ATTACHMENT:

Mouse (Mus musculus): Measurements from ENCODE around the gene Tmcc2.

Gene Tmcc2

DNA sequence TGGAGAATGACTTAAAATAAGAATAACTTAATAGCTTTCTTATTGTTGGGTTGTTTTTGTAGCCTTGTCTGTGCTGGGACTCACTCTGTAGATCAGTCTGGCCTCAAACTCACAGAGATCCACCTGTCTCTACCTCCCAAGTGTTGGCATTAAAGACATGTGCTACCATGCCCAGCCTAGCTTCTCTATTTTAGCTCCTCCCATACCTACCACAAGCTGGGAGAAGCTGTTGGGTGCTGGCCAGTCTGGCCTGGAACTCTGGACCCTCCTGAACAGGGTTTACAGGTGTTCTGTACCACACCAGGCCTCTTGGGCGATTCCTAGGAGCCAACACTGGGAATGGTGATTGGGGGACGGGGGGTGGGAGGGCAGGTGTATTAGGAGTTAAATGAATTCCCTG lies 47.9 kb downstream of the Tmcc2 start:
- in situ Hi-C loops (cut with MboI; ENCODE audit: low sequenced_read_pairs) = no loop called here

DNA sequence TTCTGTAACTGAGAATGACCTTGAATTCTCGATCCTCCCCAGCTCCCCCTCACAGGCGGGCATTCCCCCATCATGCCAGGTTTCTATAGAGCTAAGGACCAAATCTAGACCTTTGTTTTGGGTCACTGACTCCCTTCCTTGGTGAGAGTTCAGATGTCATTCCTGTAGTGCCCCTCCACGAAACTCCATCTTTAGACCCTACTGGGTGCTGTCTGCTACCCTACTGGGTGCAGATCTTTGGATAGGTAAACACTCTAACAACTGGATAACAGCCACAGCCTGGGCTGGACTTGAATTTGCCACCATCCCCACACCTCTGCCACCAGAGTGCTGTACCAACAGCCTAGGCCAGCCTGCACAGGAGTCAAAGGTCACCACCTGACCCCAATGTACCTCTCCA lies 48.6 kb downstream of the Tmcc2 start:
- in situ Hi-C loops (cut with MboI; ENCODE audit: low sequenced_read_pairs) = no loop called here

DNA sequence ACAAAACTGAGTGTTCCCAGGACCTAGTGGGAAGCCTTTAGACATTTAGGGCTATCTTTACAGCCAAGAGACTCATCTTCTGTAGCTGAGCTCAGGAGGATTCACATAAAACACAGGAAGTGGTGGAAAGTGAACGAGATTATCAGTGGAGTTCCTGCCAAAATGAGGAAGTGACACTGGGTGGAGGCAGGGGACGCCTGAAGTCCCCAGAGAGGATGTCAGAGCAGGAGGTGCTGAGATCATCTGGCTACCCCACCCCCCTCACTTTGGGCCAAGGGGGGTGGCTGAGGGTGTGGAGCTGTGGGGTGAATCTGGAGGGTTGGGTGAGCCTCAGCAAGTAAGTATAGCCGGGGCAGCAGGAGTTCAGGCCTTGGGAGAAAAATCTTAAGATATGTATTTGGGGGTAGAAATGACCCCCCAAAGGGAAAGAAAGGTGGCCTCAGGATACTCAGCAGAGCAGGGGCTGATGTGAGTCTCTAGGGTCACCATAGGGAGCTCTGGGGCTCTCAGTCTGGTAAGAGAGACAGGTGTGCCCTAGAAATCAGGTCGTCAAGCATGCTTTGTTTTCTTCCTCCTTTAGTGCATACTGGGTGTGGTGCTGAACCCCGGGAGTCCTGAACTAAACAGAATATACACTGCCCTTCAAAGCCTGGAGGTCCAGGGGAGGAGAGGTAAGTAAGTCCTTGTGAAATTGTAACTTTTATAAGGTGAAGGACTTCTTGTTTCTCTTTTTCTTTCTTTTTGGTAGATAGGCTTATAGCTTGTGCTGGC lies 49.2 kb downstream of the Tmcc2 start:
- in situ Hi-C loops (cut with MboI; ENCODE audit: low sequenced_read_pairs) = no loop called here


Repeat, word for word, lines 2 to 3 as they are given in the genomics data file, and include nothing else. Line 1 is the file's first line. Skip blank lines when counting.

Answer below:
Gene Tmcc2

DNA sequence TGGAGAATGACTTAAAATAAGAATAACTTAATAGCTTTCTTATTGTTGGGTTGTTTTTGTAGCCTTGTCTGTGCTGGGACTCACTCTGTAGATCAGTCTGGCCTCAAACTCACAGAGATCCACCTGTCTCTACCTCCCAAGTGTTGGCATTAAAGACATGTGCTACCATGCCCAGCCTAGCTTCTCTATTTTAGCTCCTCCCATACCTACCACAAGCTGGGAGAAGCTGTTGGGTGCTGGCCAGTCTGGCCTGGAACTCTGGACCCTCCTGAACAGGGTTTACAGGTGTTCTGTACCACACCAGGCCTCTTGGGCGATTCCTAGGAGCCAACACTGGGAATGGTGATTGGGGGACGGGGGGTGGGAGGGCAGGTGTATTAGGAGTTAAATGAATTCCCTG lies 47.9 kb downstream of the Tmcc2 start: